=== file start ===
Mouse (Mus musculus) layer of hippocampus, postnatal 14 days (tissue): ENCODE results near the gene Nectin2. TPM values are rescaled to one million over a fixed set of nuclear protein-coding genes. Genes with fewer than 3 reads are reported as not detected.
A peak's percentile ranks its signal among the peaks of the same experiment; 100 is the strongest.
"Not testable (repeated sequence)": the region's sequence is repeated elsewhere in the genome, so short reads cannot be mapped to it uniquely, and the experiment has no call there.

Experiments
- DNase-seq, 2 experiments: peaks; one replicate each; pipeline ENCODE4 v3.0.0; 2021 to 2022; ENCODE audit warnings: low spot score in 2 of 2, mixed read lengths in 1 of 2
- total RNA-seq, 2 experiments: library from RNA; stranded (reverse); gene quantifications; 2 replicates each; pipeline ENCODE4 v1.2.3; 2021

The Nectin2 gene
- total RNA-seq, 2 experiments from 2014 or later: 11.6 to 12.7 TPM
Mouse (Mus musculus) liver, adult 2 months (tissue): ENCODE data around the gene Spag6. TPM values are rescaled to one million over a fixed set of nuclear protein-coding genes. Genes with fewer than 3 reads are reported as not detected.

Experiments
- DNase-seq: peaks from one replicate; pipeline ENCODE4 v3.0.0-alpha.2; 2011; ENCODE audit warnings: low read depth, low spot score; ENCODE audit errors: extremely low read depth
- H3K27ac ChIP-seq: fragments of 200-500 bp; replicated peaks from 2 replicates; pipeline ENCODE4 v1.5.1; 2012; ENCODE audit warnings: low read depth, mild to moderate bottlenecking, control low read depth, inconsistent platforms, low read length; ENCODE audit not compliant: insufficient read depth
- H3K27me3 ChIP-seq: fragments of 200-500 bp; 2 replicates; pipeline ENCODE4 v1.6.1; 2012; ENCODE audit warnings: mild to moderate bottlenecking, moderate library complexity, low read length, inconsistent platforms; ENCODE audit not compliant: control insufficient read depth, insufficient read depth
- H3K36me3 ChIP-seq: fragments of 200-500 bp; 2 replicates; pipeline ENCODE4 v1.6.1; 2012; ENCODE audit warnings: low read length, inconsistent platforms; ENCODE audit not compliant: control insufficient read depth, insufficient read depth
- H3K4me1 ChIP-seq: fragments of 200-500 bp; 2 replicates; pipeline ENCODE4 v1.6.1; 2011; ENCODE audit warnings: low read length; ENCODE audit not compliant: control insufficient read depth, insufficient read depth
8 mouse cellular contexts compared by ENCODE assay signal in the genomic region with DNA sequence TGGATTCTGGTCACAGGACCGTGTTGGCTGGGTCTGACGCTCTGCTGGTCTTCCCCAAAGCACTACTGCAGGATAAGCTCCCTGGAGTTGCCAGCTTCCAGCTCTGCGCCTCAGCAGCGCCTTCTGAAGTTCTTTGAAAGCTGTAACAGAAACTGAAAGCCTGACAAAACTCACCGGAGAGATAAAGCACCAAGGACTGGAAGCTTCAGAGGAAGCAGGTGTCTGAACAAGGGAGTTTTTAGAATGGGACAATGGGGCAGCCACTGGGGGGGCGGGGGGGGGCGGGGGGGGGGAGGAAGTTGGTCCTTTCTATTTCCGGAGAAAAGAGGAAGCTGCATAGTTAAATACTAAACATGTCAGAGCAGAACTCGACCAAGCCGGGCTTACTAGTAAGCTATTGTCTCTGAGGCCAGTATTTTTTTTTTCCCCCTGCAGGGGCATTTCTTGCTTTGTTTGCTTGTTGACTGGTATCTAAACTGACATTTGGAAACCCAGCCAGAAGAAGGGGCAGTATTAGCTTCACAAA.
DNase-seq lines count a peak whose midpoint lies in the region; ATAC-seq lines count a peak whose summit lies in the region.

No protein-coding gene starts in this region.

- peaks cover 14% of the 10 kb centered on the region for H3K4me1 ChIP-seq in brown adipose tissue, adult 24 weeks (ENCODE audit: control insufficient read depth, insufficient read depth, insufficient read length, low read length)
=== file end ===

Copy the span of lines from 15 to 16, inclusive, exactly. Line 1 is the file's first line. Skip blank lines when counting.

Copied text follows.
- H3K4me1 ChIP-seq: fragments of 200-500 bp; 2 replicates; pipeline ENCODE4 v1.6.1; 2011; ENCODE audit warnings: low read length; ENCODE audit not compliant: control insufficient read depth, insufficient read depth
8 mouse cellular contexts compared by ENCODE assay signal in the genomic region with DNA sequence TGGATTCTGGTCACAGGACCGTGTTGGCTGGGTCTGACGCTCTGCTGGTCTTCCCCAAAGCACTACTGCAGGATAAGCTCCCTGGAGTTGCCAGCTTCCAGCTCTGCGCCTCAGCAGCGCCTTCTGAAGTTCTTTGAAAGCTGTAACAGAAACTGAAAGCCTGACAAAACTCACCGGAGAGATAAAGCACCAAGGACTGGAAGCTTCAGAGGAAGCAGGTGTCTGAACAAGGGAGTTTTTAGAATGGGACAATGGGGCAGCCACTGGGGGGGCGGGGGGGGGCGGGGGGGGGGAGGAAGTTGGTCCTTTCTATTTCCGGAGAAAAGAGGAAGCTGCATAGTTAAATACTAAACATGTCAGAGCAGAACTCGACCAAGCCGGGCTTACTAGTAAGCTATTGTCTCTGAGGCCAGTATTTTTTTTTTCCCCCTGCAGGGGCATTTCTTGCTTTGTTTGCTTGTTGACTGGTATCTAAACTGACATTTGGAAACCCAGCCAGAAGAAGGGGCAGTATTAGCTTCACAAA.